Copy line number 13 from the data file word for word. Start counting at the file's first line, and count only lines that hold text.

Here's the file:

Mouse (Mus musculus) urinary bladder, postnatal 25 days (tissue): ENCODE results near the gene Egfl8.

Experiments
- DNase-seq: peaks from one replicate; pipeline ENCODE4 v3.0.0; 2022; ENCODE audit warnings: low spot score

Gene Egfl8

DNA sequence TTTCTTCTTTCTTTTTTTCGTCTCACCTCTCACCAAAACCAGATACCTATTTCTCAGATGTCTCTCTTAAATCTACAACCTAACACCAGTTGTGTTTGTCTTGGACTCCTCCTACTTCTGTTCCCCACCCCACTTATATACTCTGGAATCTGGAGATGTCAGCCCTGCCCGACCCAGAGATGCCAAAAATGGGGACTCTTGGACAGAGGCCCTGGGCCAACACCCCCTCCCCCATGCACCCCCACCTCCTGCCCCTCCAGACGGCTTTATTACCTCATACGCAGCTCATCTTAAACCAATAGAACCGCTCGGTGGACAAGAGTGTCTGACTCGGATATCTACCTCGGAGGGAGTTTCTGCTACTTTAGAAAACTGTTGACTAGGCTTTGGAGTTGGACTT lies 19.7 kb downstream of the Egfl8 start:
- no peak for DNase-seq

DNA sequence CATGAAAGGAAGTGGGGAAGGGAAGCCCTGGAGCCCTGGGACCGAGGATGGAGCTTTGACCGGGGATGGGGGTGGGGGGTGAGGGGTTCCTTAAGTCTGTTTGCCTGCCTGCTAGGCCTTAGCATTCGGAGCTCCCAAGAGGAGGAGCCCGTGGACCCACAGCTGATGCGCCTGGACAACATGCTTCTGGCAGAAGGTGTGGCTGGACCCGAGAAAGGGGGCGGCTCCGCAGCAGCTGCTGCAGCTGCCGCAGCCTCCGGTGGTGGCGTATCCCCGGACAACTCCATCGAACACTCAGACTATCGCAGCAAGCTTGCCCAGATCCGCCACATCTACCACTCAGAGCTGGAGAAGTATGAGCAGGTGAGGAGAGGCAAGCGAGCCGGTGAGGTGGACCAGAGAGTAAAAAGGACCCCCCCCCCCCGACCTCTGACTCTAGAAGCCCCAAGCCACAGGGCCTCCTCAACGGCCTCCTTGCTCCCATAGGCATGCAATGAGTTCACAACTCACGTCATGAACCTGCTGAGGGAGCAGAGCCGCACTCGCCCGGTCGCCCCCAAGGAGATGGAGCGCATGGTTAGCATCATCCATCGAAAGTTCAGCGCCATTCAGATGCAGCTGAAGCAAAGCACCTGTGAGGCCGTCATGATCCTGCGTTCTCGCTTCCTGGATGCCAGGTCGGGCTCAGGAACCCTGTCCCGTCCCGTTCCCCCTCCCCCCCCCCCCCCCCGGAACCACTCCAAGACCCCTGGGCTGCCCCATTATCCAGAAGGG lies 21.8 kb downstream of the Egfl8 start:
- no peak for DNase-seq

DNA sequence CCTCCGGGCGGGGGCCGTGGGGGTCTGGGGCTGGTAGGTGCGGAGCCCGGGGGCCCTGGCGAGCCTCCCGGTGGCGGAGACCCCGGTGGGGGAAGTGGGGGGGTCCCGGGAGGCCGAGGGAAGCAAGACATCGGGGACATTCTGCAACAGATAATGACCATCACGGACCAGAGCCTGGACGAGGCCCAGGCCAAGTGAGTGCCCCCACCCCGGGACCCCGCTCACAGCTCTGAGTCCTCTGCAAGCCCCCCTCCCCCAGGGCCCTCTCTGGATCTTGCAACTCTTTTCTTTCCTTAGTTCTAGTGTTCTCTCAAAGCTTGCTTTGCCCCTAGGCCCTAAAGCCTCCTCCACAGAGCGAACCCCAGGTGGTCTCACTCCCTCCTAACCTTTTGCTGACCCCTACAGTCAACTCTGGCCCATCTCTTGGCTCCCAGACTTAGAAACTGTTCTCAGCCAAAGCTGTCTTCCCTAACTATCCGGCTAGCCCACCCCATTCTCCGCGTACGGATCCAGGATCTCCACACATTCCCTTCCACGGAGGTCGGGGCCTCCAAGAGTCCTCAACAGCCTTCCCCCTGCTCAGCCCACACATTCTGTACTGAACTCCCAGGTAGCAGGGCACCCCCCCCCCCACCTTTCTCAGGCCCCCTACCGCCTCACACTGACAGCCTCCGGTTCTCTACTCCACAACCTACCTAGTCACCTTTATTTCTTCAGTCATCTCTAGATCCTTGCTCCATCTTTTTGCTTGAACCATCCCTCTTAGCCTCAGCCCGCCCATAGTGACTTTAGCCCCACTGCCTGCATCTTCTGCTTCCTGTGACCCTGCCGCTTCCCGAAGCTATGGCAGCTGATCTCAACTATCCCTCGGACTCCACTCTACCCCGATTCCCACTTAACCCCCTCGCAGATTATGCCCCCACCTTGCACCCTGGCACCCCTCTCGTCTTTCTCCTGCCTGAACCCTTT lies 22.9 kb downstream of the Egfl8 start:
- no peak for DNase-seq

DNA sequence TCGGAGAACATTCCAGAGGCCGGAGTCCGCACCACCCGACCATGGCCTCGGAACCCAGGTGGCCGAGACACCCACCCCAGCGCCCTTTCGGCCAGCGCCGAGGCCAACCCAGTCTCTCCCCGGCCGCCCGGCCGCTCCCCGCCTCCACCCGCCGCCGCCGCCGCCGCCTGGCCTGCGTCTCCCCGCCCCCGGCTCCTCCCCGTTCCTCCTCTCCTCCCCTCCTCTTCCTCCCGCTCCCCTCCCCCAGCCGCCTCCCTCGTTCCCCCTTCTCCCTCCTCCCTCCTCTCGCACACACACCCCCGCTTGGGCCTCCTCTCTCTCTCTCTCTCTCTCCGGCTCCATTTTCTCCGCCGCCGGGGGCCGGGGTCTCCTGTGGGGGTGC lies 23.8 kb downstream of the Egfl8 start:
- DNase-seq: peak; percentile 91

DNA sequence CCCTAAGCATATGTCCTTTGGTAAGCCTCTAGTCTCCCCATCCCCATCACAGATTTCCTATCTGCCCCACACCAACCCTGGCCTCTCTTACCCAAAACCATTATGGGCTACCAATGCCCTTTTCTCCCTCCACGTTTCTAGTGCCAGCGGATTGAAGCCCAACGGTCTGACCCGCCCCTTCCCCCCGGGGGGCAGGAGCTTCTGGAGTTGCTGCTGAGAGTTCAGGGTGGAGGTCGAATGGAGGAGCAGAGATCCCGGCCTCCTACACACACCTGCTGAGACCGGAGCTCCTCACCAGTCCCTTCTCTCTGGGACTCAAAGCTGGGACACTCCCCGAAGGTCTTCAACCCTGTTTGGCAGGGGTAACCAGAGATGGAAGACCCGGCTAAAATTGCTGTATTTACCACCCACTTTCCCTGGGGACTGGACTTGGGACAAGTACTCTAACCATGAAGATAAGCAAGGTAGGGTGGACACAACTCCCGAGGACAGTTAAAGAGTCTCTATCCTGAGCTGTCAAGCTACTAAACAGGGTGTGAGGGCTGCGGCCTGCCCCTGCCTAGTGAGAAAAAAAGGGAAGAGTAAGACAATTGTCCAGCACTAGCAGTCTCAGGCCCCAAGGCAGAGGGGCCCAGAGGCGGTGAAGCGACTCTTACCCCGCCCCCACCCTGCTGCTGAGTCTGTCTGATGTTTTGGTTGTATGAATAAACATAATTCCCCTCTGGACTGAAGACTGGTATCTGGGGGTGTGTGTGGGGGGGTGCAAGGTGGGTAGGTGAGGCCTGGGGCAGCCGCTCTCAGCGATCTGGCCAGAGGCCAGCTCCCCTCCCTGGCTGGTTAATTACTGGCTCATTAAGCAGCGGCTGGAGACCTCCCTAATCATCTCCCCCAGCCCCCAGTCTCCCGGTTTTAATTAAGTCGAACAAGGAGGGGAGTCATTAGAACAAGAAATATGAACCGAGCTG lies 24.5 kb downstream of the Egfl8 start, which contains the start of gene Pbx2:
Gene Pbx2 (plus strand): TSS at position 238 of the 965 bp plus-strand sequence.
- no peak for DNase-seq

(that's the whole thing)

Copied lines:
DNA sequence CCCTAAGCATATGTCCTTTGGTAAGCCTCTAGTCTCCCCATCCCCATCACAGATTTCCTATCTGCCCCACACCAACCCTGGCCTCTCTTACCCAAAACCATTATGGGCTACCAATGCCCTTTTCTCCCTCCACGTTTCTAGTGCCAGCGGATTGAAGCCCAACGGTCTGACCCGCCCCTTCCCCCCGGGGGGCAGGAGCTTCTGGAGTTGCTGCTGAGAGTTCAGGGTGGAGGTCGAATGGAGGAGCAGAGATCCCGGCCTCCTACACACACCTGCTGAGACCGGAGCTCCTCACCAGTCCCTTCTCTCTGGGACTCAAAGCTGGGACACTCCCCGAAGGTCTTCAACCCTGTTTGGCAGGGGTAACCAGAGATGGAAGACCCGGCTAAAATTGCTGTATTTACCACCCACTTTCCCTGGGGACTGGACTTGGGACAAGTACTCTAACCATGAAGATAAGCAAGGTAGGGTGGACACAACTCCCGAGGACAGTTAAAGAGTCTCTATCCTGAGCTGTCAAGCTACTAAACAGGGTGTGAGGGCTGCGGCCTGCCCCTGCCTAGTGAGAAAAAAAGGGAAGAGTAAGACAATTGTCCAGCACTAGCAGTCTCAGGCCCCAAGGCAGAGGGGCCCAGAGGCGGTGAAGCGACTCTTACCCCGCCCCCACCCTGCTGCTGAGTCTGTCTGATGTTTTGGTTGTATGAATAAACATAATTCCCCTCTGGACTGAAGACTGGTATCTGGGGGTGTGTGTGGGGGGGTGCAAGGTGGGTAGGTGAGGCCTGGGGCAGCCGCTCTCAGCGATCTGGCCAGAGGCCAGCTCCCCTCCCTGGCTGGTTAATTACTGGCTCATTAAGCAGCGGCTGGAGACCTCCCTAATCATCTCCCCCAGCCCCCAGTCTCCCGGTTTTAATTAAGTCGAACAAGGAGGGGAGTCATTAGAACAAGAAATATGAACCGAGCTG lies 24.5 kb downstream of the Egfl8 start, which contains the start of gene Pbx2: